LD: When it comes to American foreign policy you have the war hawks such as the neo-conservatives, and then you have the more flexible and diplomatic elements like Jimmy Carter and now Barak Obama. The two groups have the same ends, the maintenance of U.S. domination and the satisfying of various powerful domestic interest groups, but their tactics can be quite different. From the point of view of the latter group, the Shah of Iran self-destructed. In other words, he brought himself down by not knowing how and when to adjust to changing conditions. Thus, when Mubarak got into trouble he was told by Washington to adjust to the new conditions and meet the protesters half way. If it had been George W. Bush in office he might have gotten quite different advice.
The willingness of Washington to support an ally and then abandon him is an indicator that (outside of traditional alliances like that with Great Britain) individual loyalty has nothing to do with anything. The Saudi royal house may have been shocked and unsettled when Washington let Mubarak go, but what is really surprising is that they had not yet learned that international relations as played by the Western powers is not at all about personal relationships and loyalties, its about the satisfaction of special interests embedded in the domestic politics of the Western nations. If Mubarak, Saddam Hussein, Osma bin Laden, or anyone else behaves in ways deemed really incompatible with those interests they will be pushed aside, or worse.
<strong>KZ: What’s your prediction for the outcome of anti-government protests in Saudi Arabia and Yemen which have not borne fruits so far? It seems quite unlikely that Saudi Arabia which enjoys the all-out backing of the United States will bow down to the demands of its people regarding the expansion of social and political freedoms. The sames goes with Yemen where the uncompromising Ali Abdullah Saleh has shown no signal of willingness to reconcile with the revolutionaries. What do you think about this?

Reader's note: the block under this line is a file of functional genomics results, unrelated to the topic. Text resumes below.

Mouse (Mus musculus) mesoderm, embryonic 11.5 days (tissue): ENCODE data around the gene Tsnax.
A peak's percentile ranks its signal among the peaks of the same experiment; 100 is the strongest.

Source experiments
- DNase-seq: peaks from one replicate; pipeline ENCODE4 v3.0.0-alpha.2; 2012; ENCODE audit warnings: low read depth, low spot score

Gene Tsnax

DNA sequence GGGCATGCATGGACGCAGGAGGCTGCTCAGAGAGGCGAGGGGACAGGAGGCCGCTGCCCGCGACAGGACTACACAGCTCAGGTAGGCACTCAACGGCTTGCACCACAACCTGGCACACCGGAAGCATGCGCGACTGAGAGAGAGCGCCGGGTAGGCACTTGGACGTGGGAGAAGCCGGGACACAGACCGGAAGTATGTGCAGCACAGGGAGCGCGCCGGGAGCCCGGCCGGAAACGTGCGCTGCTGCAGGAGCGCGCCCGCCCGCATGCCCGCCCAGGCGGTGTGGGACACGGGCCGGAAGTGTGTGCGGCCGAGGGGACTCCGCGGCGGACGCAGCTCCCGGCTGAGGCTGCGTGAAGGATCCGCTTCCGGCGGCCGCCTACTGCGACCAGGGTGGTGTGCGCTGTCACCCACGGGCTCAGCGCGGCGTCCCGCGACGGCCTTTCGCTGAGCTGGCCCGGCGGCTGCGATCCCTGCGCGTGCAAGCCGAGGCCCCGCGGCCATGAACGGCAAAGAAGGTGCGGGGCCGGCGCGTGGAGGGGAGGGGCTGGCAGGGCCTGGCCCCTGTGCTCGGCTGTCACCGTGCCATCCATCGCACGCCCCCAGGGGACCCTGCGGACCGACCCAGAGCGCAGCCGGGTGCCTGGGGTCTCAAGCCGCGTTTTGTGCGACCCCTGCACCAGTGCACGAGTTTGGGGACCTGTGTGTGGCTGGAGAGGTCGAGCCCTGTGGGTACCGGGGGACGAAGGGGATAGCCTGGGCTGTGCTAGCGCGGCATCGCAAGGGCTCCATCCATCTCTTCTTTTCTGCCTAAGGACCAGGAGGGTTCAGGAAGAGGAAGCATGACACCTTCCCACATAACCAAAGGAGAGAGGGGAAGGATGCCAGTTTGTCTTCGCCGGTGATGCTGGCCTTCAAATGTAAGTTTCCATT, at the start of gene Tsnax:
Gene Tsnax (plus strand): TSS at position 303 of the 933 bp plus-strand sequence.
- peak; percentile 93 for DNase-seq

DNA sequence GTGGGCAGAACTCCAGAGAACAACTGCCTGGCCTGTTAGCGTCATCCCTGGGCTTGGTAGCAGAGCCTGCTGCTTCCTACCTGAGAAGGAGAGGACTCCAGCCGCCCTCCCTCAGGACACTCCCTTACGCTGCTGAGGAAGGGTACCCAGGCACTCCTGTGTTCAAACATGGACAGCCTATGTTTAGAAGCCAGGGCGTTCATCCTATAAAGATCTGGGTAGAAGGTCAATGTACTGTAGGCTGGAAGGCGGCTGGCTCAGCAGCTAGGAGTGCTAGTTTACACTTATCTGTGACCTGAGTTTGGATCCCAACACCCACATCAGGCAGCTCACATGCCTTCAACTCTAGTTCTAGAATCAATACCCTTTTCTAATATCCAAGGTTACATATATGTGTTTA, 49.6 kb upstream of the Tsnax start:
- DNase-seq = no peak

LD: The answer to this question has been given, pretty definitively, by events in Bahrain over the last couple of days. The Obama administration, though they would have like to see reform, have acquiesced in the suppression tactics of the Bahrainis and Saudis. Such tactics are not deemed long term solutions, but they do maintain stability for the immediate future. Yemen is not a very strategic place for Washington. And so the Americans will go along with whoever comes out on top as long as that party keeps Al Qaida out and does not interfere in Saudi Arabia.
<strong>KZ: Some thinkers believe that the recent developments in the Middle East will jeopardize the interests of Israel on one hand and empower the Islamic Republic of Iran on the other hand. They believe that a democratic government in Egypt which is led by a moderate Islamist such as Mohamed ElBradei will be quite intolerable and bitter for Israel while being a good news to the Iranians. The same would be applicable to the other U.S.-backed tyrannical regimes of the region such as Bahrain, Libya, Tunisia, Yemen and Jordan. What’s you viewpoint in this regard?</strong>
LD: Washington had much more leverage in Egypt than in Saudi Arabia or Bahrain. The U.S. supplies Egypt’s weapons, spare parts, and practically pays the salaries of the officer corp. It sends tons of free surplus wheat to Egypt to help moderate food prices. The Obama administration made a strategic decision that having Egyptians, protesting for democratic reform, shot down with American weapons would be disastrous and so it decided that Mubarak would compromise or he would be pushed out.
The Obama administration relationship with Israel is barely cordial. While Obama will retreat before Zionist pressure, particularly as exercised through Congress, he seems to have drawn the line when it came to Egypt and Mubarak. His arguments must have won the day with the Congress because the Zionist lobbies went largely mute on this issue even as the Israeli government was screaming and throwing temper tantrums. If nothing else all this goes to prove that the Zionists in the U.S. are not invincible.
This being said, the Israeli influence in the U.S. is still very great and, as we have seen with the recent U.S. veto of a Security Council resolution on illegal West Bank settlements, Obama will still play along with the Zionists on most issues. However, the Israelis will just have to learn to live with the new Egypt. They will have no choice as long as Obama is president. After that, who knows? The amount of influence Iran will have in the new Egypt will almost certainly be very small. After all, the U.S. still has its leverage.